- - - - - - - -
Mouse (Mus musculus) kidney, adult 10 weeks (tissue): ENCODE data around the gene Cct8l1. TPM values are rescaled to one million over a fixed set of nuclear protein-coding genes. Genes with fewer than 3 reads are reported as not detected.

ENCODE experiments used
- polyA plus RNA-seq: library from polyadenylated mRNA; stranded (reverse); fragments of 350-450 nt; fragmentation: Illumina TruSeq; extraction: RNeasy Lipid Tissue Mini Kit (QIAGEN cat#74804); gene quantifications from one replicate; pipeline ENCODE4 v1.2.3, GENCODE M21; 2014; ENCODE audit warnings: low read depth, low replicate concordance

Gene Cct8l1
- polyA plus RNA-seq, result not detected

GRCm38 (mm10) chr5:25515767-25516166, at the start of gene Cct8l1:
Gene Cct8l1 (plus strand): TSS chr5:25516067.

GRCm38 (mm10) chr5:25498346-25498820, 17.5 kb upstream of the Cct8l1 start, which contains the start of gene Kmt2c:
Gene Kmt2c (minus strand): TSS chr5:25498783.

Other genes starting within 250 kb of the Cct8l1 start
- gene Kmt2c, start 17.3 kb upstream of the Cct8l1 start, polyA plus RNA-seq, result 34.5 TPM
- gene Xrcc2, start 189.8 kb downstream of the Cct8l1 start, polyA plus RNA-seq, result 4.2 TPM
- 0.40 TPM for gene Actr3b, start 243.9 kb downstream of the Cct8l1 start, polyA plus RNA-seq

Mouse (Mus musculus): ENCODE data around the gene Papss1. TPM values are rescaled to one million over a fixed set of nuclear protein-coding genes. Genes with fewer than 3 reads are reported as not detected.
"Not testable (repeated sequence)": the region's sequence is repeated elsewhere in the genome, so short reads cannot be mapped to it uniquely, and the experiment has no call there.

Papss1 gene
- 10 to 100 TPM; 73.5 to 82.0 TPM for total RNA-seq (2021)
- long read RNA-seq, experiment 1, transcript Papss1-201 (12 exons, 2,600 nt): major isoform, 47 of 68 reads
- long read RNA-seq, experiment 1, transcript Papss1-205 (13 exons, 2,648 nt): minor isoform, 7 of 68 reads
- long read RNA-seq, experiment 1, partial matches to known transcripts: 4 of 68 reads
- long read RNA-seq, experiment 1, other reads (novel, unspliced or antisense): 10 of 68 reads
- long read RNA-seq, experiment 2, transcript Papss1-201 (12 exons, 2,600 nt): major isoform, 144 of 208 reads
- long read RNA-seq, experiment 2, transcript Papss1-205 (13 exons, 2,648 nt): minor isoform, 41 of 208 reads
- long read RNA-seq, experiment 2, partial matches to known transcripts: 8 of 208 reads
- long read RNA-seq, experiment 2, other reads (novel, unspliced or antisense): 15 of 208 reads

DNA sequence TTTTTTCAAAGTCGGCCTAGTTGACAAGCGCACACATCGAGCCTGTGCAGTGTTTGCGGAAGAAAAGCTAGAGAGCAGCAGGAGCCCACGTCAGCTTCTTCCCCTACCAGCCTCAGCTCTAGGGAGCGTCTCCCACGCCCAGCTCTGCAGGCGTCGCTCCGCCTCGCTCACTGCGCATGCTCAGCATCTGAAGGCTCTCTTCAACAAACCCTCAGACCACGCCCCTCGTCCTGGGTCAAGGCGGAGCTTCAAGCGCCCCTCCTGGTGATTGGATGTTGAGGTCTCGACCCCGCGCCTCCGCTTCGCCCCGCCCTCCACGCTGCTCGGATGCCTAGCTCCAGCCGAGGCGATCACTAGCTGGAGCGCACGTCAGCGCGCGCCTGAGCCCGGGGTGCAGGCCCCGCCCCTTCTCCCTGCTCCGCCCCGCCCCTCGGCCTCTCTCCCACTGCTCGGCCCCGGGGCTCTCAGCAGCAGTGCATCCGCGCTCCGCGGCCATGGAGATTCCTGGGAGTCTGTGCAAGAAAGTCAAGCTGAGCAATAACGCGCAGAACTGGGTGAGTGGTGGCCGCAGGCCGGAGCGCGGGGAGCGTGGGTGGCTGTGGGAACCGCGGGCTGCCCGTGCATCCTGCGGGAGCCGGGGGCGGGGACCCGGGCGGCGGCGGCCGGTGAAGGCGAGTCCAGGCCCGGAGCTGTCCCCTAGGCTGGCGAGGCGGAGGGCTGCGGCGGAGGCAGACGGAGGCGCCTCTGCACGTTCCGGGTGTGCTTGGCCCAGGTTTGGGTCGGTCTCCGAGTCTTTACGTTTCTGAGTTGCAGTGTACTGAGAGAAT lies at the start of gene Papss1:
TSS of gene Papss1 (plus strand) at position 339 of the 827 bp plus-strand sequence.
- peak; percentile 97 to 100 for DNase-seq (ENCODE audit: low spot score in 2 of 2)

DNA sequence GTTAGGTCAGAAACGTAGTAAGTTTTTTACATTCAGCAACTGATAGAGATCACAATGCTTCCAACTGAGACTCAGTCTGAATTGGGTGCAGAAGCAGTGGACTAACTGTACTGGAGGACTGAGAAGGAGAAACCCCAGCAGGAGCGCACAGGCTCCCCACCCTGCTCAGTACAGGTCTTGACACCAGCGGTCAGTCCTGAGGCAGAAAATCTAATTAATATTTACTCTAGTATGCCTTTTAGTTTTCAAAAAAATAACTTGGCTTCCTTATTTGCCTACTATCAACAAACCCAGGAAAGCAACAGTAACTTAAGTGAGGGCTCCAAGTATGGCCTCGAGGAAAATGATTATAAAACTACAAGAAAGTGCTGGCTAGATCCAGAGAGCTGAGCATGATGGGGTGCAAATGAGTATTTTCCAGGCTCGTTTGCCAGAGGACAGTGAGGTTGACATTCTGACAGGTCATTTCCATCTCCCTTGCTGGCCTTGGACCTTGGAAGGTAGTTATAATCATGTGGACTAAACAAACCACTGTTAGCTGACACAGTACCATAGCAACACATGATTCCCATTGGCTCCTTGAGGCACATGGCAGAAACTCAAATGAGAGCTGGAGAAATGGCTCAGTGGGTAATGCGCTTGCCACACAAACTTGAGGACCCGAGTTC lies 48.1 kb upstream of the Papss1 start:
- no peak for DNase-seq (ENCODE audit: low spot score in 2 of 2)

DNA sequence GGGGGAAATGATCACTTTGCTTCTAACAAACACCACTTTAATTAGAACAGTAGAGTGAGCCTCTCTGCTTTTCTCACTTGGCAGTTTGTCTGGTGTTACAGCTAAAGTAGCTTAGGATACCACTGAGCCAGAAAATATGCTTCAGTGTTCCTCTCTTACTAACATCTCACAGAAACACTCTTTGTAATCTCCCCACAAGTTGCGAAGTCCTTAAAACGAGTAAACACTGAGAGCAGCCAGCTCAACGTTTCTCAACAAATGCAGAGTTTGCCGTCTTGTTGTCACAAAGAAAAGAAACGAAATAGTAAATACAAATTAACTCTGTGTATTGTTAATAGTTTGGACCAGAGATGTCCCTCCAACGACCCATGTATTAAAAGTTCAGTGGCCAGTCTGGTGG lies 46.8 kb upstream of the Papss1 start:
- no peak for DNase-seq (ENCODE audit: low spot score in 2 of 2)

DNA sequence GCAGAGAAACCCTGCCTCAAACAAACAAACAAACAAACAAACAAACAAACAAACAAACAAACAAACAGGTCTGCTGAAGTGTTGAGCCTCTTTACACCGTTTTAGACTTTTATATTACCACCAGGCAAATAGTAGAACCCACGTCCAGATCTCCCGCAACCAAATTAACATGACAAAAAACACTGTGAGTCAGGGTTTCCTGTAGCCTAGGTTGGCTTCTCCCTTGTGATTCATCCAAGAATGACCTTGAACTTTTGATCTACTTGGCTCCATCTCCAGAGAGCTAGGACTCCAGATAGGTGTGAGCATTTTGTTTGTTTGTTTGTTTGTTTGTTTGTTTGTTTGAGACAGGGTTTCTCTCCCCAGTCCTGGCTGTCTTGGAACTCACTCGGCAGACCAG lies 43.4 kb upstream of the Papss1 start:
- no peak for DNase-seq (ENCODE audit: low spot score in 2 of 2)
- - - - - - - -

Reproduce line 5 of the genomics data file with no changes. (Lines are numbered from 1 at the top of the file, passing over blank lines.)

- polyA plus RNA-seq, result not detected